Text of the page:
This woman lost her job. So, she turned her apartment into an art studio #ForTheCulture


WASHINGTON — Streaks of white and gray paint splattered onto a blacked-out canvas blend into a white canvas showcasing a plethora of bright colors.

“I called this ‘Positive and Negatives. Ups-and-Downs.’ As you can see the motion going through,” Stasya Lael described artwork inside of her Southeast, D.C. apartment. “I’ve been through this. This is a bit of a story.”

Lael, a visual and performing artist, explained the up-and-down strokes of paint and the pattern of transitions from dark to light represent some of the valleys and peaks of her life journey.

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The DMV-native said one of those low moments happened in spring of 2019 when she lost her job.

“I’ve been in a situation that caused me to be laid off of my job in good standing.” Lael said.

She did not know where she would go or what to do after losing her job.

Lael said she was challenged to do something that made her uncomfortable.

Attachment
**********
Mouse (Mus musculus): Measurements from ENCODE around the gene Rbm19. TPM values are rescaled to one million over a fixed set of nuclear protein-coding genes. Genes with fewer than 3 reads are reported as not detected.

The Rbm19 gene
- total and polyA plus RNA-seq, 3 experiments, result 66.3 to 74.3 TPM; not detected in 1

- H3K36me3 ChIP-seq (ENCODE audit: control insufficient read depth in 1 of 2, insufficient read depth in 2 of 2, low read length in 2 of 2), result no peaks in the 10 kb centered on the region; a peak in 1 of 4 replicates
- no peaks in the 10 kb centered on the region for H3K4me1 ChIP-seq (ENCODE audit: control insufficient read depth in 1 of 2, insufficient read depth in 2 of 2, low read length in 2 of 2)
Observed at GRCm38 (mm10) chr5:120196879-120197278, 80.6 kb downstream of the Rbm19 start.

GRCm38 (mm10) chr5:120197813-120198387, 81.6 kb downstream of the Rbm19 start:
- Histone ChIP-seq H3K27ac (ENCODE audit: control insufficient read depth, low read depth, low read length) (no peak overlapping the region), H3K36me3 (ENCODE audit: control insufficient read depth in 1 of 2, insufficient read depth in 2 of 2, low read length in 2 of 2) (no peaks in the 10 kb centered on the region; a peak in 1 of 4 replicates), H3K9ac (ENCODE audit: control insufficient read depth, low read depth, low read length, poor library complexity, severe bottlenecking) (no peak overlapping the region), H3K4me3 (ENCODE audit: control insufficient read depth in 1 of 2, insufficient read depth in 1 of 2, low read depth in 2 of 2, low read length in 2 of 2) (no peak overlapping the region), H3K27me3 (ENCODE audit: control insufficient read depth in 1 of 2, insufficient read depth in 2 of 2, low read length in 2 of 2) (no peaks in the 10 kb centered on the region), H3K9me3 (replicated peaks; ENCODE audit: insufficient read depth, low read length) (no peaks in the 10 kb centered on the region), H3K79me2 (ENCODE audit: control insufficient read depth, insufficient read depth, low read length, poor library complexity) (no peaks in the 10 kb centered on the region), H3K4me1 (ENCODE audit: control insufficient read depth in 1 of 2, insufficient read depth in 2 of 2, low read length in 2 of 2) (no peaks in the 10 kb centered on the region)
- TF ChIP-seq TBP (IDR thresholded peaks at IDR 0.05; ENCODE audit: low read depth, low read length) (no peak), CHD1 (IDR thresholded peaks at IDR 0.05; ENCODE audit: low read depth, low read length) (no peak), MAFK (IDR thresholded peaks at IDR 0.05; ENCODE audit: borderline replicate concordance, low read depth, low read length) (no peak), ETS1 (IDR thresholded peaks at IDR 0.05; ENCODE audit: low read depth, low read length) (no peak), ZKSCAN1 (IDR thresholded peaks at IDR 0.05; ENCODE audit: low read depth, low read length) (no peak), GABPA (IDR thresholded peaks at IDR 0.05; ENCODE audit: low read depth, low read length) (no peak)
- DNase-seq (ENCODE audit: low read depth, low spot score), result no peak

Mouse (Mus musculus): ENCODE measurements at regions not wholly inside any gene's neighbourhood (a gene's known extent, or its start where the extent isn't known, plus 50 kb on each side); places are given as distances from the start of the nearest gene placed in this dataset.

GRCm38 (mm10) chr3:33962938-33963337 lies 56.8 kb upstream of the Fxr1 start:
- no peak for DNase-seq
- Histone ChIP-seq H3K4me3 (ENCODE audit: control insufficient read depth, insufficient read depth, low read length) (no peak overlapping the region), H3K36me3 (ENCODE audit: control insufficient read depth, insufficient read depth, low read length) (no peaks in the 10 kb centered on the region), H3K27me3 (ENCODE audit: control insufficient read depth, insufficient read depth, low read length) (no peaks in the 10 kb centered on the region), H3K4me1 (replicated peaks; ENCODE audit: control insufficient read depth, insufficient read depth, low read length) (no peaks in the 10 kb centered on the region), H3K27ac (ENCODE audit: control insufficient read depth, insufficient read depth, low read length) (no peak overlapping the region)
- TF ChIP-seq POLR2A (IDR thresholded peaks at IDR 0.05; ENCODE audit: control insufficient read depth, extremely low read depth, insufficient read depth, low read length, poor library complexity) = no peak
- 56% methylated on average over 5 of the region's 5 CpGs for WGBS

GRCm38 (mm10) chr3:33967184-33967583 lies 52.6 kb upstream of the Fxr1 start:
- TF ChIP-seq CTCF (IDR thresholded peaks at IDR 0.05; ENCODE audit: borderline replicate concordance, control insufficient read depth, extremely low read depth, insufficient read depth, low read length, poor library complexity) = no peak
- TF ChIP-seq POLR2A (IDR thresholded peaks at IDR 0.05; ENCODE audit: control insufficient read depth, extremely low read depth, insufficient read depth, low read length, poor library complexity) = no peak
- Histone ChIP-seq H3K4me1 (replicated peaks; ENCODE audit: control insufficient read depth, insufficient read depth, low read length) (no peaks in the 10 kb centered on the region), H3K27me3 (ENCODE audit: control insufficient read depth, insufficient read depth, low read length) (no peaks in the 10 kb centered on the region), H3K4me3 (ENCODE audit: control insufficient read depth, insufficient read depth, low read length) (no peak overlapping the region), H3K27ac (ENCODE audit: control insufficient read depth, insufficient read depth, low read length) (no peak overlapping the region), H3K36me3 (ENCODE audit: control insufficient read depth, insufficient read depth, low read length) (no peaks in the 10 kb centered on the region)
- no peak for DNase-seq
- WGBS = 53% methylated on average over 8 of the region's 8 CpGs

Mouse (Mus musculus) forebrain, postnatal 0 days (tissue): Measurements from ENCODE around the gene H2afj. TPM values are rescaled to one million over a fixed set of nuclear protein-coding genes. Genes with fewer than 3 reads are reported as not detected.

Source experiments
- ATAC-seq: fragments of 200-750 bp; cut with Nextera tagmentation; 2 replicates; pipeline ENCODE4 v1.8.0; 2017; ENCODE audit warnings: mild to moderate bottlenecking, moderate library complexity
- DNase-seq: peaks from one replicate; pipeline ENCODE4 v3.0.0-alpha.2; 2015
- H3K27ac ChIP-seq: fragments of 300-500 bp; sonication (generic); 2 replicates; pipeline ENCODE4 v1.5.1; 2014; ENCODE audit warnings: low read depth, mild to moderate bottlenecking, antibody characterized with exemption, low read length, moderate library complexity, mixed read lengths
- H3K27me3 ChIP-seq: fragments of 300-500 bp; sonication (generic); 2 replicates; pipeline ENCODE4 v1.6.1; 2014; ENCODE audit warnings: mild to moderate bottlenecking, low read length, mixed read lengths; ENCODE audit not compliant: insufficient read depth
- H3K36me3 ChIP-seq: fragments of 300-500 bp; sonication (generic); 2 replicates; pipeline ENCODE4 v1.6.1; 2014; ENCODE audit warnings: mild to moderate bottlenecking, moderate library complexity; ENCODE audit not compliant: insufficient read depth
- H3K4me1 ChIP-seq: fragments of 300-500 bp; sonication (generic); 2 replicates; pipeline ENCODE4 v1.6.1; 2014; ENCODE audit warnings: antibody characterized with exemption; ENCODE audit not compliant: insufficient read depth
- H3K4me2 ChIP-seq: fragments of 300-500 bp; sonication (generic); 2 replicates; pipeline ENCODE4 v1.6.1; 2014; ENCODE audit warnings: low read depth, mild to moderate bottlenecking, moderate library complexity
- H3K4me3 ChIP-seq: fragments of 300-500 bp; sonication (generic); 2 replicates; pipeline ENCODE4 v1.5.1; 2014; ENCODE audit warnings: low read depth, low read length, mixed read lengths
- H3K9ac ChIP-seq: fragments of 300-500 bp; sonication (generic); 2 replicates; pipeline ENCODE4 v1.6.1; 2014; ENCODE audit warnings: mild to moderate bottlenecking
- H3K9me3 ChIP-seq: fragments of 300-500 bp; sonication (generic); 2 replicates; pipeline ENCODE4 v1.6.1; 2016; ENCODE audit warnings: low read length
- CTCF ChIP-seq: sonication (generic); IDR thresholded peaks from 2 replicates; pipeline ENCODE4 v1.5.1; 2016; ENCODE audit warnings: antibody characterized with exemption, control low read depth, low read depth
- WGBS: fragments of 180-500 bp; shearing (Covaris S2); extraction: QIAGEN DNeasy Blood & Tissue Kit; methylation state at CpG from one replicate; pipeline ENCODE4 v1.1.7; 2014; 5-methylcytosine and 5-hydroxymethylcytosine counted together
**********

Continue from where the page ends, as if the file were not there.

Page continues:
“You can’t necessarily snap your fingers and get back to work,” Lael said. “In the interim, what can you do to produce the possibility of profit, of wealth, of business in another fashion you didn’t even think was going to come right now?”

Lael, who is not a formally trained artist, taught herself how to create artwork with spray paint.

Her first series was titled: Moonlight.

“Within literally four days, I had my first client,” Lael recalled.

RELATED: DC artist uses paintbrushes to fight for social justice | #ForTheCulture

The self-taught artist said landing her first client within days of her choosing to paint, let her know that she was “not in control.”

Lael explained that she made a decision and things began falling into place.

“This is literally an act of meditation that you’re looking at,” Lael showed on of her paintings.

She explained that she draws her creativity from meditation and through her ancestors.

“You are seeing that in motion with every stroke of the brush, with every move of the pencil” Lael said.

Lael believes black Americans have a responsibility to continue creating are to honor the creativity and culture of those who came before.

“For the culture, I’m representing creativity,” she said. “I’m reminding us that in every way we must continue to propeller future, continue to meet our goal as people. Let’s create. Be creative.”

If you are interested in purchasing Lael’s art or learning more, contact her via Instagram.

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